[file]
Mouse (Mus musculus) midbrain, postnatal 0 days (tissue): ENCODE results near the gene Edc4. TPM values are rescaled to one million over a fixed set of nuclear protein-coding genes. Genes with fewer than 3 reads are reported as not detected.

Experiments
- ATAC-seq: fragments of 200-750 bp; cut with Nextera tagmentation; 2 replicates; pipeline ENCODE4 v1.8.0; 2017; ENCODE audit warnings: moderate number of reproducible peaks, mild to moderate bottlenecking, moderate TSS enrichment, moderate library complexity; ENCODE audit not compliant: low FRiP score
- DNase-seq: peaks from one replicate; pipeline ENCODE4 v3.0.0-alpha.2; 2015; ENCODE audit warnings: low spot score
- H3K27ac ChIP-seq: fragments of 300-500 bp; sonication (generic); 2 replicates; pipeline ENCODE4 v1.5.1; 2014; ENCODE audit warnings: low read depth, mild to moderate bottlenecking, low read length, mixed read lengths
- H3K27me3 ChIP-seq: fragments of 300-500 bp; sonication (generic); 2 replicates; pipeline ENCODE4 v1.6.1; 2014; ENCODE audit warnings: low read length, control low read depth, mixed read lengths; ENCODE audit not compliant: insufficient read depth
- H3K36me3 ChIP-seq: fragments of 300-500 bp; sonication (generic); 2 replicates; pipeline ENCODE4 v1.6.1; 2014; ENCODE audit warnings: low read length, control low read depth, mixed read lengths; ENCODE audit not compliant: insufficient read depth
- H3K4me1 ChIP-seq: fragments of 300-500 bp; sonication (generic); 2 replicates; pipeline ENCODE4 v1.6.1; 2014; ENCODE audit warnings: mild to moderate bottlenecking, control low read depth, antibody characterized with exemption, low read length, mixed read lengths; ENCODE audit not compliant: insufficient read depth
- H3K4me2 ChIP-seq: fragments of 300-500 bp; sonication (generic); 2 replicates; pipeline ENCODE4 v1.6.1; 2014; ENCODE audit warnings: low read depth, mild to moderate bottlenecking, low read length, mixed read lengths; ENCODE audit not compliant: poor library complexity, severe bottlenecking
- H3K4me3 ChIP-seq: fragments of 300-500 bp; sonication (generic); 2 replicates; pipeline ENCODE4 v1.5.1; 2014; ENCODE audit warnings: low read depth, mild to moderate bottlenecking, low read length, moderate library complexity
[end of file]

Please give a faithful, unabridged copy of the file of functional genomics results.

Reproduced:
Mouse (Mus musculus) midbrain, postnatal 0 days (tissue): ENCODE results near the gene Edc4. TPM values are rescaled to one million over a fixed set of nuclear protein-coding genes. Genes with fewer than 3 reads are reported as not detected.

Experiments
- ATAC-seq: fragments of 200-750 bp; cut with Nextera tagmentation; 2 replicates; pipeline ENCODE4 v1.8.0; 2017; ENCODE audit warnings: moderate number of reproducible peaks, mild to moderate bottlenecking, moderate TSS enrichment, moderate library complexity; ENCODE audit not compliant: low FRiP score
- DNase-seq: peaks from one replicate; pipeline ENCODE4 v3.0.0-alpha.2; 2015; ENCODE audit warnings: low spot score
- H3K27ac ChIP-seq: fragments of 300-500 bp; sonication (generic); 2 replicates; pipeline ENCODE4 v1.5.1; 2014; ENCODE audit warnings: low read depth, mild to moderate bottlenecking, low read length, mixed read lengths
- H3K27me3 ChIP-seq: fragments of 300-500 bp; sonication (generic); 2 replicates; pipeline ENCODE4 v1.6.1; 2014; ENCODE audit warnings: low read length, control low read depth, mixed read lengths; ENCODE audit not compliant: insufficient read depth
- H3K36me3 ChIP-seq: fragments of 300-500 bp; sonication (generic); 2 replicates; pipeline ENCODE4 v1.6.1; 2014; ENCODE audit warnings: low read length, control low read depth, mixed read lengths; ENCODE audit not compliant: insufficient read depth
- H3K4me1 ChIP-seq: fragments of 300-500 bp; sonication (generic); 2 replicates; pipeline ENCODE4 v1.6.1; 2014; ENCODE audit warnings: mild to moderate bottlenecking, control low read depth, antibody characterized with exemption, low read length, mixed read lengths; ENCODE audit not compliant: insufficient read depth
- H3K4me2 ChIP-seq: fragments of 300-500 bp; sonication (generic); 2 replicates; pipeline ENCODE4 v1.6.1; 2014; ENCODE audit warnings: low read depth, mild to moderate bottlenecking, low read length, mixed read lengths; ENCODE audit not compliant: poor library complexity, severe bottlenecking
- H3K4me3 ChIP-seq: fragments of 300-500 bp; sonication (generic); 2 replicates; pipeline ENCODE4 v1.5.1; 2014; ENCODE audit warnings: low read depth, mild to moderate bottlenecking, low read length, moderate library complexity